Wednesday, April 14, 2010

Mirror Mirror: A Book of Reversible Verse

Marilyn Singer has created a form of poetry called the reverso. Her explanation for a reverso is "When you read a reverso down, it is one poem. When you read it up, with changes allowed only in punctuation and capitalization it is a different poem." Here is her example of what she is describing:

A cat                                    Incomplete:
without                                 A chair
a chair:                                 without
Incomplete                           a cat

Singer has now written an entire book of reversos, with a fairy tale theme, called Mirror Mirror. These poems are incredibly clever showing two points of view within a particular fairy tale. In the poem In the Hood, Little Red Riding Hood and the Wolf each present their point of view of a moment in time:

In my hood                                          After all, Grandma's waiting,
skipping through the wood,                  mustn't dawdle...
carrying a basket,                                But a girl!
picking berries to eat-                          What a treat-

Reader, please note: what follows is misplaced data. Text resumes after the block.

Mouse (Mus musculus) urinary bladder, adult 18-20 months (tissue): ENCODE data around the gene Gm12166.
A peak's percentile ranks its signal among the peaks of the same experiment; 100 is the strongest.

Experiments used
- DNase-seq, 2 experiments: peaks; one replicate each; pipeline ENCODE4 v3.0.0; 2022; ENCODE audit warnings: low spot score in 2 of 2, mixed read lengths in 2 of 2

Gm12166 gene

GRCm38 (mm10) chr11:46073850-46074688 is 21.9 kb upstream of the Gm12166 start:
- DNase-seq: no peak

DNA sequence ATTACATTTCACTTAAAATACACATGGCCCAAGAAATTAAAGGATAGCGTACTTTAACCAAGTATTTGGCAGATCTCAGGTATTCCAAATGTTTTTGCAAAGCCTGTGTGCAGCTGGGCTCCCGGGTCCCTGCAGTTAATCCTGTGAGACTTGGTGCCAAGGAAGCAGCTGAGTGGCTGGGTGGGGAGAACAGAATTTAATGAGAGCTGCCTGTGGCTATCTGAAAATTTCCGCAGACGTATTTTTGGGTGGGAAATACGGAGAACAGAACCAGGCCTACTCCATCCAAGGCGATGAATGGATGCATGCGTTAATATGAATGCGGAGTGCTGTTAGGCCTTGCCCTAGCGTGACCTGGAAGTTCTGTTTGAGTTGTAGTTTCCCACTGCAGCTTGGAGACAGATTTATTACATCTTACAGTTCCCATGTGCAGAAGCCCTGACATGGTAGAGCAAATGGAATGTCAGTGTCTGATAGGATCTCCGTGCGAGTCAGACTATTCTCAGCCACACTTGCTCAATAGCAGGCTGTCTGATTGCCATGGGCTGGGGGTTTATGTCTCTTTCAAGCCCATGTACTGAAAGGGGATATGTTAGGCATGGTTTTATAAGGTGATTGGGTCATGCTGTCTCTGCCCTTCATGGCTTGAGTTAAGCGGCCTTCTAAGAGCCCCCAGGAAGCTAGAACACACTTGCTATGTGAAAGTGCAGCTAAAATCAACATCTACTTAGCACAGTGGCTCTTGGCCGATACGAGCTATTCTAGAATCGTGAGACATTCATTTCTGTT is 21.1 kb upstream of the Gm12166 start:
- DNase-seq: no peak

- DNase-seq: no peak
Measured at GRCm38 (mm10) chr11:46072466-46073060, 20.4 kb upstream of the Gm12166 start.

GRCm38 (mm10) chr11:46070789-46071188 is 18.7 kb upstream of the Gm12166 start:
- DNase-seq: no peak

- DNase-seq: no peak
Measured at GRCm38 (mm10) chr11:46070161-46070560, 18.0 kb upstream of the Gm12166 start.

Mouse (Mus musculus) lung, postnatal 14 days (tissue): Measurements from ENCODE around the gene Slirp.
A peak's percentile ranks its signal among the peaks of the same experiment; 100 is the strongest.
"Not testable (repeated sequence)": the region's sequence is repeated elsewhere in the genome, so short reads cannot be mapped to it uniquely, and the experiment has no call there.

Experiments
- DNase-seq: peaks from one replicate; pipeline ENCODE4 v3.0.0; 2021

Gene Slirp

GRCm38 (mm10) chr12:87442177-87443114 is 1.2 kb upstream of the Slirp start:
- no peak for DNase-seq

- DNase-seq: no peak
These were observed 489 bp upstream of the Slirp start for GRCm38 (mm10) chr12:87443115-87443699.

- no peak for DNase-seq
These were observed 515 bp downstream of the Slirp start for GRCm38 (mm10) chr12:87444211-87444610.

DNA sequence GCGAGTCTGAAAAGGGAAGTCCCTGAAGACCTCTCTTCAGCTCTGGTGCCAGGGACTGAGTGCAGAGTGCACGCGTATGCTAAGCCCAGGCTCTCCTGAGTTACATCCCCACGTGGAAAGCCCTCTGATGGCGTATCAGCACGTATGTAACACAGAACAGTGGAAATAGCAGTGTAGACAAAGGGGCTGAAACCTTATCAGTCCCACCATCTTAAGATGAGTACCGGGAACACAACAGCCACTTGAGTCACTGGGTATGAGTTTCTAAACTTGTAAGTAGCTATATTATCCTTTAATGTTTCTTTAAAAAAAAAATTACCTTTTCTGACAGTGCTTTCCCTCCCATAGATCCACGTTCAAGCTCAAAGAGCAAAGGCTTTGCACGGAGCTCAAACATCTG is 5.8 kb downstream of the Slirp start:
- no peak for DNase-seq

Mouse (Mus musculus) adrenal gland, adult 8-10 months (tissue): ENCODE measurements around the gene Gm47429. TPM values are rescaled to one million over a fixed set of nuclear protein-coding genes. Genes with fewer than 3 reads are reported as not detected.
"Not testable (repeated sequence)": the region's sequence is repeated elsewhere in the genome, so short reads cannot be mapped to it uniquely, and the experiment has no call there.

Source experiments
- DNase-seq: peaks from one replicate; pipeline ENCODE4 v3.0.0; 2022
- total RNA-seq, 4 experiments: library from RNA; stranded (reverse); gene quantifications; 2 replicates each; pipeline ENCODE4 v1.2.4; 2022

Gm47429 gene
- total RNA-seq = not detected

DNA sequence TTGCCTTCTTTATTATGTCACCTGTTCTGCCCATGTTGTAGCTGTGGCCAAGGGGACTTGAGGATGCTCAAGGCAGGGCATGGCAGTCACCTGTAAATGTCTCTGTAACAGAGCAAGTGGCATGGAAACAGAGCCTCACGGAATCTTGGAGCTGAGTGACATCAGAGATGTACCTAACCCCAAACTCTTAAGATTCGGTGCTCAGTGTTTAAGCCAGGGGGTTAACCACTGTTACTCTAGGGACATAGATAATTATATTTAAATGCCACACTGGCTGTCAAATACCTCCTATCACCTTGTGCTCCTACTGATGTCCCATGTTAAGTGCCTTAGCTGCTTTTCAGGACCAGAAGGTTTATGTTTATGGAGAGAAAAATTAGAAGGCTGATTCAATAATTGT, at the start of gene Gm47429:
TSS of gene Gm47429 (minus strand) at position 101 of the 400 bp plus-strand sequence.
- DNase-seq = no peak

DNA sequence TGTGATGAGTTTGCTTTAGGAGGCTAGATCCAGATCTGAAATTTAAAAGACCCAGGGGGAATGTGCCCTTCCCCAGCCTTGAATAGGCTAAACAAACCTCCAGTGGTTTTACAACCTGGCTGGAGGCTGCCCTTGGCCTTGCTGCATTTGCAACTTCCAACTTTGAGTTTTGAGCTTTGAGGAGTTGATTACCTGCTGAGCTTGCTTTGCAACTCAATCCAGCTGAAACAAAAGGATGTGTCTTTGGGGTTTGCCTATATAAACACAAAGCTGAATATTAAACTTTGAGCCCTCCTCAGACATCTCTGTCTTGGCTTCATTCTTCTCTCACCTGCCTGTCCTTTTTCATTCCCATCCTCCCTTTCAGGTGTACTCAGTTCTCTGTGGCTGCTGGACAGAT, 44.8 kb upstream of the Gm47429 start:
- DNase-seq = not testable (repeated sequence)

juicy and sweet                                    juicy and sweet,
what a treat!                                        picking berries to eat,
But a girl                                             carrying a basket,
mustn't dawdle.                                   skipping through the wood
After all, Grandma's waiting                 in my 'hood

Josee Masse's beautiful illustrations create a classic fairy tale look with rich colors and expressive characters.  Mirror Mirror is an expressive piece of poetry that should be added to your poetry and/or fairy tale units. This would be a great text to use for teaching point of view, contrasting, or for trying to write a new form of poetry.  Using poetry to teach comprehension lessons is a natural because of the short amount of text to read. 

If you are an aspiring writer, check out Marilyn's website for several tips on writing and the book business.

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